Justice for Black Immigrants

For most Black immigrants, the police are the first contact with law enforcement and the deportation system, Black immigrants have the highest deportation and incarceration levels. The stories of RFK Human Rights clients Samuel Anthony and Paul Pierrilus exemplify the mistreatment too many Black immigrants receive at the hands of U.S. law enforcement.

Samuel Anthony

Samuel is a Sierra Leonean immigrant who came to the US when he was only six years old. A green card holder, Samuel was unjustly deported under the Trump Administration, for a decades old drug conviction, after living in the US for 40 years.

Today, Samuel is fighting to return home to his daughter, sister, brother, and father who all reside in the US. Samuel has pending U-Visa and humanitarian parole applications, which would provide clear legal pathways for Samuel to return home.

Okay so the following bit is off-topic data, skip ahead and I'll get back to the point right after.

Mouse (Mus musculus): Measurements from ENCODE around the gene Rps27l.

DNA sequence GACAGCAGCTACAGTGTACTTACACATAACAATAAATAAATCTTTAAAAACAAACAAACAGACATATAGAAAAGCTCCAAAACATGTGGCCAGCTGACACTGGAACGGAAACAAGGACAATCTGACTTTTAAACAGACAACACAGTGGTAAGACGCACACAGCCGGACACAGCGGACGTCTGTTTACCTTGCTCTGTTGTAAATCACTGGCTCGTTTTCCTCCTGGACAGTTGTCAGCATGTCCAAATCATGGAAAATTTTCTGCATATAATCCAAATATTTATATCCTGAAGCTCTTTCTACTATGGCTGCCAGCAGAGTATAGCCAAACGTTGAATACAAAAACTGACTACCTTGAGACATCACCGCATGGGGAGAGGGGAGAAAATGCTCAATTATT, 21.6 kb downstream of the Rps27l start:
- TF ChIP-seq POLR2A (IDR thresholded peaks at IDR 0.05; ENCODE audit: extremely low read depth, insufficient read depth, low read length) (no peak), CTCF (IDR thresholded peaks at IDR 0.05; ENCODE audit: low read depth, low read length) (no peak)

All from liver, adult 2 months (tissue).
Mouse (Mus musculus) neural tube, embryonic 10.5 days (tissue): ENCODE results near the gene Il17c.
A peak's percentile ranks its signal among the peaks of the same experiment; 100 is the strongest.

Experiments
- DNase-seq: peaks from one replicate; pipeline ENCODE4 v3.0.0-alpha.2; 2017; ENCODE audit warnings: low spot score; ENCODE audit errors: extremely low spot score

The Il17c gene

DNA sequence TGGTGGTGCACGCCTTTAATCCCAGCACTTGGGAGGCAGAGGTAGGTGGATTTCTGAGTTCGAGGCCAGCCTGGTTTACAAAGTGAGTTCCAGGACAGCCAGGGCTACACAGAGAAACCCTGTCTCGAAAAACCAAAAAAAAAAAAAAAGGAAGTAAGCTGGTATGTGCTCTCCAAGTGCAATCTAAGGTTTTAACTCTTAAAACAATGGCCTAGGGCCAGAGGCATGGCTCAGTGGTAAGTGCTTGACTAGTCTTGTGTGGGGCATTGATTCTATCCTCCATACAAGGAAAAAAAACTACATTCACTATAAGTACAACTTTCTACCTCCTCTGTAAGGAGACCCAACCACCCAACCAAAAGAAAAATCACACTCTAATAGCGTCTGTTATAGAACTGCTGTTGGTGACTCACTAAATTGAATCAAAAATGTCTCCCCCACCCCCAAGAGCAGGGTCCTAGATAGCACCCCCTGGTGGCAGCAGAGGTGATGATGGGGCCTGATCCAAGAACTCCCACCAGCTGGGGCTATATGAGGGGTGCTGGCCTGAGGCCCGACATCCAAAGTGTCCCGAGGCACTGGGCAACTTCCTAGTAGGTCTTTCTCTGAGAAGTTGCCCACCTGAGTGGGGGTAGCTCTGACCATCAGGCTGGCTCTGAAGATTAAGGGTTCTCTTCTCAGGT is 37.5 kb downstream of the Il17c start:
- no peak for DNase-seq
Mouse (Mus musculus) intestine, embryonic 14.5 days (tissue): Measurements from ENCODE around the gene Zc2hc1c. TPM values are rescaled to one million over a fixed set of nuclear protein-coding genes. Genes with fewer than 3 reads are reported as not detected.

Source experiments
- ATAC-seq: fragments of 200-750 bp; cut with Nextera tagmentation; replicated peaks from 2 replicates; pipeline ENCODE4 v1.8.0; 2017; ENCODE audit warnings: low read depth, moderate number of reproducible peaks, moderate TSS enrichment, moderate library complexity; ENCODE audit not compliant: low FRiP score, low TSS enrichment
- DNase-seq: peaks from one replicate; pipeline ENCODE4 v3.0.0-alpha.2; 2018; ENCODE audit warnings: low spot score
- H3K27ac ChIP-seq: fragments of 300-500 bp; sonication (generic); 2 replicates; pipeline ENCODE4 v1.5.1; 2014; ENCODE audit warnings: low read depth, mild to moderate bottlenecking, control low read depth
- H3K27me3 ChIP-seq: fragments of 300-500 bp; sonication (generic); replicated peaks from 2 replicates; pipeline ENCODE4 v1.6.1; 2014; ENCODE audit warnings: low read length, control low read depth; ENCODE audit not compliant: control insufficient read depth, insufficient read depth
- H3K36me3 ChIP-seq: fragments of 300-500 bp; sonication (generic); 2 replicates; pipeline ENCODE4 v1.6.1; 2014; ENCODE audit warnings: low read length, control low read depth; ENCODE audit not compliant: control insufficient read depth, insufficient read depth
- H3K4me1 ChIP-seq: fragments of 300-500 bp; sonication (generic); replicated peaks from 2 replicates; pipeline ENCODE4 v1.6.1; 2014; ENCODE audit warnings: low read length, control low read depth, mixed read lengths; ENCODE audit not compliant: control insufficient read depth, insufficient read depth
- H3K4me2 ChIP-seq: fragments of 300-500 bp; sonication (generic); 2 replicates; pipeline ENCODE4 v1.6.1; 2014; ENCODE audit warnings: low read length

To learn more about Samuel’s story, read about him in the National Immigrant Justice Center’s Chance to Come Home report.

Paul Pierrilus

Paul was born to Haitian parents and moved to New York when he was only five years old. Paul grew up with a rich community life in New York – participating in his local church and attending the State University of New York. During the last days of the Trump administration, Paul was deported without warning for a decades old drug conviction. After 35 years as a New Yorker, Paul was put on a plane to Haiti, a country where he had never set foot.

Today, Paul is asking DHS to grant him humanitarian parole so he can return home to the U.S. and reunite with his family and loved ones. To learn more about Paul’s story, read the National Immigrant Justice Center’s Chance to Come Home report.